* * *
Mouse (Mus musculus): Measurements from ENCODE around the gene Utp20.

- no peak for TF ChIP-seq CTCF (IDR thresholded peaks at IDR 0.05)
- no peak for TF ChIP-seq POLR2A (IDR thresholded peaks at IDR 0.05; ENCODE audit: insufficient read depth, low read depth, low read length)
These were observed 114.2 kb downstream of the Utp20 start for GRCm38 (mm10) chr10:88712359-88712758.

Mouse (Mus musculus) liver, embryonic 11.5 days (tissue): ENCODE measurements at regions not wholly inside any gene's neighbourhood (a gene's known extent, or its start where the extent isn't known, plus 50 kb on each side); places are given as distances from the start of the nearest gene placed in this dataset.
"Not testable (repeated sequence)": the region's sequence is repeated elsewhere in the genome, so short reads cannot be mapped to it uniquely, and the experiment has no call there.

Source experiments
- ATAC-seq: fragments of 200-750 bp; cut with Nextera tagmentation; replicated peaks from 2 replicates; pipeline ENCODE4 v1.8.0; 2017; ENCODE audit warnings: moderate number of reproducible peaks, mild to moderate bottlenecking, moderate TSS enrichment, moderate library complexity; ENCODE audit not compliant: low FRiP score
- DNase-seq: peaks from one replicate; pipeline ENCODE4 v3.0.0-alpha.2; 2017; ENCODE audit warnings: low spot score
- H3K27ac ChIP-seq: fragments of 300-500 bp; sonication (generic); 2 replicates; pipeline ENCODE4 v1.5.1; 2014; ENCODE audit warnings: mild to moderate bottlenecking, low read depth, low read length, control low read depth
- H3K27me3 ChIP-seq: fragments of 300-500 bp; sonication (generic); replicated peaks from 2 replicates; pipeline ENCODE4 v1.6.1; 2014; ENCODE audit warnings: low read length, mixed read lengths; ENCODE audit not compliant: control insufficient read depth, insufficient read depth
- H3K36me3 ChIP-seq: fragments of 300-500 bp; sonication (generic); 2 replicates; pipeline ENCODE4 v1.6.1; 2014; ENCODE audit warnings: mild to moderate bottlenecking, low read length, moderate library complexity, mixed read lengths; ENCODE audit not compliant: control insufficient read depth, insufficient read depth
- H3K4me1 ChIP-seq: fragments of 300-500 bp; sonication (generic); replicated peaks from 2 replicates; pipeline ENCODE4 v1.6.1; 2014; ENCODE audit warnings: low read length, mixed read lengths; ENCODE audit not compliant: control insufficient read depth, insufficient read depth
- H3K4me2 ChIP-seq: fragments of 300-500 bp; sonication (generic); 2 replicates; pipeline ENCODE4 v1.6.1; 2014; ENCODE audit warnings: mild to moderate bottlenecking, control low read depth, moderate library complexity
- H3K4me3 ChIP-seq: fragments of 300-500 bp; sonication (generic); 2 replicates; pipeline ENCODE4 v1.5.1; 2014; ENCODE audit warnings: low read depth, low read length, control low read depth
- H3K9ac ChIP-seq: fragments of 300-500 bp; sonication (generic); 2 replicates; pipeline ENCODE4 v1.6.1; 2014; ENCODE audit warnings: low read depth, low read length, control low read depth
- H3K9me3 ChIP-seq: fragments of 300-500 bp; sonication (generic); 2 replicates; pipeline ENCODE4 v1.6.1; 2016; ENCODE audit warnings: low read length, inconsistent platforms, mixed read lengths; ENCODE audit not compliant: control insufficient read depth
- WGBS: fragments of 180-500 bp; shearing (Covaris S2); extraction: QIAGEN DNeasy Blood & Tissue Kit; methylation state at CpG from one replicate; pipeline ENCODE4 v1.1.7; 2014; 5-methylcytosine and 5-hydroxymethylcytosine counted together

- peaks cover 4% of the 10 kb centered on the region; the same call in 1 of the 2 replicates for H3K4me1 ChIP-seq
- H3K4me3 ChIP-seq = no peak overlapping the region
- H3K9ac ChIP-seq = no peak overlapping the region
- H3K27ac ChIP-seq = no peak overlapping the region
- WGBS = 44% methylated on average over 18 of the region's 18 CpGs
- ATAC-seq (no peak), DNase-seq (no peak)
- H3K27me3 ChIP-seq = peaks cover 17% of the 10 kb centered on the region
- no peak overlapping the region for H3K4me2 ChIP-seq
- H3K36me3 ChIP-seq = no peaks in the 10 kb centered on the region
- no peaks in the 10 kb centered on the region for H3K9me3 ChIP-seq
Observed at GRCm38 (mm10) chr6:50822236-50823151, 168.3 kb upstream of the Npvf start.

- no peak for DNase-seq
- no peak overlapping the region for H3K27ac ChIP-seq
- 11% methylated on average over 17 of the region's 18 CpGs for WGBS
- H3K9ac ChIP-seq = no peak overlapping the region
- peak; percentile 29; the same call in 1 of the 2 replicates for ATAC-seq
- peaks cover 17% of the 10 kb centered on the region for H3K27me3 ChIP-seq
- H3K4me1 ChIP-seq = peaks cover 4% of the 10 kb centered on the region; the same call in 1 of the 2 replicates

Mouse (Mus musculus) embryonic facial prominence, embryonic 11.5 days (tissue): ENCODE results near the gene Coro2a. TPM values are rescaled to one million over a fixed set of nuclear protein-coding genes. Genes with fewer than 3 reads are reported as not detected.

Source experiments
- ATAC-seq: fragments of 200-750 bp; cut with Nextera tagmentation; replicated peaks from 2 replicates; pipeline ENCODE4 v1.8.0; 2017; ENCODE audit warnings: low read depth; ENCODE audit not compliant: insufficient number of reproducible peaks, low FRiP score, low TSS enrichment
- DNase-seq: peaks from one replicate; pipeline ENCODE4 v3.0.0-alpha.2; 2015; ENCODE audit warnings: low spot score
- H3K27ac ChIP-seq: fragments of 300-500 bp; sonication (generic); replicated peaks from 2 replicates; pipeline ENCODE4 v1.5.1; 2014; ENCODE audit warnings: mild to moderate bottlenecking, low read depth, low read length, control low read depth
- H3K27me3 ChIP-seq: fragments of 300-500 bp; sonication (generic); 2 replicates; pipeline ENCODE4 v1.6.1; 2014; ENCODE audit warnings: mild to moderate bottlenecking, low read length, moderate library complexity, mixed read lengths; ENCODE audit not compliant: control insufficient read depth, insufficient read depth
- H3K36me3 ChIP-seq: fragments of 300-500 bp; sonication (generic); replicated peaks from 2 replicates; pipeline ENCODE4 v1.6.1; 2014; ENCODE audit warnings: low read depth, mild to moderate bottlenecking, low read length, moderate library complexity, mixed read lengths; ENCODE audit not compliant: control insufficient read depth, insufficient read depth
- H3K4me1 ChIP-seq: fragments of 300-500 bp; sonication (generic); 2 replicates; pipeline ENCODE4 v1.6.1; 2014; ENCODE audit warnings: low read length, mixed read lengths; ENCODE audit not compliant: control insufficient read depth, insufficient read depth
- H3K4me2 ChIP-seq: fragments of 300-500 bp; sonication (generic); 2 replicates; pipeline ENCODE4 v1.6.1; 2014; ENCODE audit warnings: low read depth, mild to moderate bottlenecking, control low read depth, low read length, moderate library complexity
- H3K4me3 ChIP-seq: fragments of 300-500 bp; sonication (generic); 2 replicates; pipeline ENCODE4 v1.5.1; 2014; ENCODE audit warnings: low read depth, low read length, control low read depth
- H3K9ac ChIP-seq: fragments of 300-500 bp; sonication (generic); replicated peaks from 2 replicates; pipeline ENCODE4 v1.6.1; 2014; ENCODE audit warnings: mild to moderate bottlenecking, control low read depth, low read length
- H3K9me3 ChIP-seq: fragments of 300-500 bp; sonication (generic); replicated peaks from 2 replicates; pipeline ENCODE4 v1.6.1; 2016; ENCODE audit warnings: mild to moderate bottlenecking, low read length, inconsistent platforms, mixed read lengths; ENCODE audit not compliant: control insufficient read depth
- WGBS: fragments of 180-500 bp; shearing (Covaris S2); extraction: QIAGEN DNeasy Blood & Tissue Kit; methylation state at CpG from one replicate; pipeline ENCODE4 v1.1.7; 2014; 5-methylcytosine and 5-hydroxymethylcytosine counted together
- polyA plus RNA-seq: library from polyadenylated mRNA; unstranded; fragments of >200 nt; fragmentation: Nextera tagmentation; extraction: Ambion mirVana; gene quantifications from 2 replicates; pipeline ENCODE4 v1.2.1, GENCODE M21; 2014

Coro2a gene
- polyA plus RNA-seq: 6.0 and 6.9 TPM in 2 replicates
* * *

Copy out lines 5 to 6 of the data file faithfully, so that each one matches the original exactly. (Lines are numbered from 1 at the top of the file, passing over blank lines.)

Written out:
Mouse (Mus musculus) liver, embryonic 11.5 days (tissue): ENCODE measurements at regions not wholly inside any gene's neighbourhood (a gene's known extent, or its start where the extent isn't known, plus 50 kb on each side); places are given as distances from the start of the nearest gene placed in this dataset.
"Not testable (repeated sequence)": the region's sequence is repeated elsewhere in the genome, so short reads cannot be mapped to it uniquely, and the experiment has no call there.